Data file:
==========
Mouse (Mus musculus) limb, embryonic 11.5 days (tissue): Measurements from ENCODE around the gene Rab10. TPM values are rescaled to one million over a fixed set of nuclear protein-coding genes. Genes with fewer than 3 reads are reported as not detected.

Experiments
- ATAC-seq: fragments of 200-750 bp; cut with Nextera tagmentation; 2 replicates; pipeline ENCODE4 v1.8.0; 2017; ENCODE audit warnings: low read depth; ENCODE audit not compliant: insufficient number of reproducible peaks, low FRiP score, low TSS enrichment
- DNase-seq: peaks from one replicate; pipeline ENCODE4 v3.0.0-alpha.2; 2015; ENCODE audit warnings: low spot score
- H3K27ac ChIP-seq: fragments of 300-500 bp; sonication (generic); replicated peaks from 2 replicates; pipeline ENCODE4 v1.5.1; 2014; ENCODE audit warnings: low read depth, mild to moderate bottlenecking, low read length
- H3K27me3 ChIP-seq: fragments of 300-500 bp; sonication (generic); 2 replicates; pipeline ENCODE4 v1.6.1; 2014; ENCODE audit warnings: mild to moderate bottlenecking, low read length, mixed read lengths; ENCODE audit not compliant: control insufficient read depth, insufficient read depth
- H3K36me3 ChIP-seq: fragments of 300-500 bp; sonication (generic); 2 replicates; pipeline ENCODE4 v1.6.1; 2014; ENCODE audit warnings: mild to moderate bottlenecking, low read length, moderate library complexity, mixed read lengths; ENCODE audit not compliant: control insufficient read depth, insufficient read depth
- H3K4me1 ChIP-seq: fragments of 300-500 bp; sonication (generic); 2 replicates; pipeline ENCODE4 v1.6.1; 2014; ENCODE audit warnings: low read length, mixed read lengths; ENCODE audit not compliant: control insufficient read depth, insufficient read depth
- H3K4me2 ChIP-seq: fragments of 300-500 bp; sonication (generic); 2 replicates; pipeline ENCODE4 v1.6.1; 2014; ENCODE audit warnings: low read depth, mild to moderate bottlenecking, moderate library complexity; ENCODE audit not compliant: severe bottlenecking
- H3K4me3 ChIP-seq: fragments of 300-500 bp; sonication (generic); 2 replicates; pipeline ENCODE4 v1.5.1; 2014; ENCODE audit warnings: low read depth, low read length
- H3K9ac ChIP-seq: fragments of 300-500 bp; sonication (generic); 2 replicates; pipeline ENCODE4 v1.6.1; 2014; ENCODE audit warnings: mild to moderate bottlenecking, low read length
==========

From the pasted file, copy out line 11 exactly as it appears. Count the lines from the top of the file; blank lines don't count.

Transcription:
- H3K9ac ChIP-seq: fragments of 300-500 bp; sonication (generic); 2 replicates; pipeline ENCODE4 v1.6.1; 2014; ENCODE audit warnings: mild to moderate bottlenecking, low read length